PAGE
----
Photographers offer messages of hope
Best in Show in a special Ocean Art underwater photo competition called “Safe Under the Sea” was this shot by Edwar Herreno called “Releasing Hope”, showing a marine biologist releasing a tagged hammerhead pup in Galapagos.
The Ocean Art Underwater Photo Competition is organised annually by US website the Underwater Photography Guide (UPG), but because of coronavirus this year an offshoot Safe Under The Sea competition was also held, as trailed on Divernet in mid-April. The results have now been announced.
Recognising that international dive travel would be one of the business sectors hardest hit by Covid-19, the competition was aimed at bringing the global diving community together creatively while raising funds to fight the virus.
A quarter of the proceeds from entry fees was pledged to the CDC Foundation, a charity created to support Centres for Disease Control in some 140 countries, and to the World Health Organisation Covid-19 response fund.
UPG staff judged the thousands of entries from 79 countries. “These photos showcase some incredible perspectives in a time when perspective is key,” it stated. “Although it was a smaller, mid-year competition, the selection of winning photographs has been no less powerful.”
UPG paid tribute to dive companies prepared to sponsor Safe Under The Sea in the current economic climate. These included AquaMarine Diving Bali & the Watergarden Hotel, Atlantis Dive Resorts, Bluewater Photo & Bluewater Travel, Ikelite, Paralenz and Sealife.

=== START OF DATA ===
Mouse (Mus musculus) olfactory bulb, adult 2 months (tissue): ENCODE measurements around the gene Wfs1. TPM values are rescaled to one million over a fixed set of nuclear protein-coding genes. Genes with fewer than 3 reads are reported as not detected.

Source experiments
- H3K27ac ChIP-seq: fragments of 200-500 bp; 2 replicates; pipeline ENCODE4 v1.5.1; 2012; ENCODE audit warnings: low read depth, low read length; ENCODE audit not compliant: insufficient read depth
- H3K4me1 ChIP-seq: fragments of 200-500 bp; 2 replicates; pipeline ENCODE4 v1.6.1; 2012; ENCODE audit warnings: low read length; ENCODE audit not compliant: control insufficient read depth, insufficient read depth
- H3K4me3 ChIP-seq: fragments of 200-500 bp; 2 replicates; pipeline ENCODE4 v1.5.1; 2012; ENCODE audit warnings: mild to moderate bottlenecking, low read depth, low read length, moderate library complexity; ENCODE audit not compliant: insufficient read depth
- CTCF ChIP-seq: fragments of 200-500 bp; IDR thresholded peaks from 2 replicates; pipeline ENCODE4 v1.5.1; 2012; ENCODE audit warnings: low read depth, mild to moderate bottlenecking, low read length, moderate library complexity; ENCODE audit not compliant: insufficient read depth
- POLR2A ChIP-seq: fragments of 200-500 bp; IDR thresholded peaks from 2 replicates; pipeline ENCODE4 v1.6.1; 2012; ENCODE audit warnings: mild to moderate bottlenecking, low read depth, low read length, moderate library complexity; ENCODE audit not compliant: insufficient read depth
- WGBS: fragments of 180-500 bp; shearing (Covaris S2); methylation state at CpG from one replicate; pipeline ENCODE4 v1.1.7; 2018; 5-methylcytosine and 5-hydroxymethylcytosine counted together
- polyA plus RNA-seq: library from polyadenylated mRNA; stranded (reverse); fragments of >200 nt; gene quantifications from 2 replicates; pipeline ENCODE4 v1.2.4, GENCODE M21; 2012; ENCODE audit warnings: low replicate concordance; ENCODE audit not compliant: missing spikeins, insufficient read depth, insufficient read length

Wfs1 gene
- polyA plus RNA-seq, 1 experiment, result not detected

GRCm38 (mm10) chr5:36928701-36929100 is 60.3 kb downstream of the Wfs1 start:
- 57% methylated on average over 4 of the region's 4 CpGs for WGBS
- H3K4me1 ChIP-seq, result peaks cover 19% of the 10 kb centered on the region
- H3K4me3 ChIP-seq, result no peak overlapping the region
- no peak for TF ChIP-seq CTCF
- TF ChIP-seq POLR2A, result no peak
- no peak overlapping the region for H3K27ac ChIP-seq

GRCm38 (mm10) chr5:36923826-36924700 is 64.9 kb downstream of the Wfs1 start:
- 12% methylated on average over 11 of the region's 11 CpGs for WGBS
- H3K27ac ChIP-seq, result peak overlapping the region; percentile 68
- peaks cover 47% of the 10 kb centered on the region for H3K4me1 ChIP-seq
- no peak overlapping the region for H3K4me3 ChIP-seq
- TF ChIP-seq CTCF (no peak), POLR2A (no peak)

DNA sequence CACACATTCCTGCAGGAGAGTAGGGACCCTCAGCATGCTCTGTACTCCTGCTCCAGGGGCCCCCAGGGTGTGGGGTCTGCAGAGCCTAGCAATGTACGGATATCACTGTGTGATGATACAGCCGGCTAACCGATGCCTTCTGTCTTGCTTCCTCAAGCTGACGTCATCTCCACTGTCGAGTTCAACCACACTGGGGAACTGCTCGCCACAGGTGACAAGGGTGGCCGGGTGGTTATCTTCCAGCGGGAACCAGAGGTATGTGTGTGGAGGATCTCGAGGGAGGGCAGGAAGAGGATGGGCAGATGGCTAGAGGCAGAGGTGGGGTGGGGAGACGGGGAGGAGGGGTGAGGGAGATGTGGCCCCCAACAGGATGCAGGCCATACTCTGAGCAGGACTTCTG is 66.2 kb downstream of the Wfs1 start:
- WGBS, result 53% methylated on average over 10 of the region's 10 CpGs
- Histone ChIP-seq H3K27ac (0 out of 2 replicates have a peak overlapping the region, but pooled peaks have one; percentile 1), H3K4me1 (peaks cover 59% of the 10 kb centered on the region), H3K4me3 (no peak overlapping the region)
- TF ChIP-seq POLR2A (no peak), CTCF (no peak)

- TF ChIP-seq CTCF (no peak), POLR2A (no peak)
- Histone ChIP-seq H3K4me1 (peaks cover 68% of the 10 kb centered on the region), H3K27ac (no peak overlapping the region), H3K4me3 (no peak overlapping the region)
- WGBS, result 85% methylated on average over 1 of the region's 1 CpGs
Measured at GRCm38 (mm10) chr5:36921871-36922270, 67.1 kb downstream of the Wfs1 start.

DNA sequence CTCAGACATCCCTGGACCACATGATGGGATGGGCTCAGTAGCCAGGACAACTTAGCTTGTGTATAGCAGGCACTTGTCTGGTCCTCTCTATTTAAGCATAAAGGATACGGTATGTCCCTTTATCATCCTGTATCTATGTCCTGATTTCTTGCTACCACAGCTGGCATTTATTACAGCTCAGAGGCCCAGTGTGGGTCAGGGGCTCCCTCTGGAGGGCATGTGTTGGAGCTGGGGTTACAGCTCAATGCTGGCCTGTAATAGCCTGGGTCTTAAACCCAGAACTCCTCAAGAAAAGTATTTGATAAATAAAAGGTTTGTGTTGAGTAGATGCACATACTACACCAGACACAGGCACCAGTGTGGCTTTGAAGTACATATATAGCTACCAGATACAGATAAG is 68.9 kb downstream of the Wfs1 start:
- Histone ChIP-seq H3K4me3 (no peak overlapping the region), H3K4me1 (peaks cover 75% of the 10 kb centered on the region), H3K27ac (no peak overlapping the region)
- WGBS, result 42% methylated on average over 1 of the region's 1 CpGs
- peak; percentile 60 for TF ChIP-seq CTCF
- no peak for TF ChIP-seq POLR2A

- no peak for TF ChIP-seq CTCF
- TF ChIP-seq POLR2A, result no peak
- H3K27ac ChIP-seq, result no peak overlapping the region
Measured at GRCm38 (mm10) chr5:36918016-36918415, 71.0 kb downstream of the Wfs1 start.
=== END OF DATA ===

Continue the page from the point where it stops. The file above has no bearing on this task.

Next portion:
“The images from this special competition, especially the winning conservation image, represent hope,” said UPG publisher Scott Gietler. “Hope for our oceans, hope for our travel and dive industries ravaged by coronavirus, and hope that our nations can come together.”
The top three shots in each of the 12 categories can be seen at the UPG site < https://www.
25 August 2020
In “Releasing Hope”, Herreno depicted Eduardo Espinosa, a marine biologist and Galapagos island park ranger, who discovered and has been working to conserve a unique nursery area for critically endangered hammerhead sharks.
On assignment for a conservation organisation, the photographer followed Espinosa and his team as they tagged and studied the hammerheads, capturing 12 pups on the day he was there.
“I’ve been in different shark nursery areas but never seen anything like this,” said Herreno. “Besides hammerheads we saw blacktips, whitetips, baby turtles, eagle rays – it was just like in a movie.”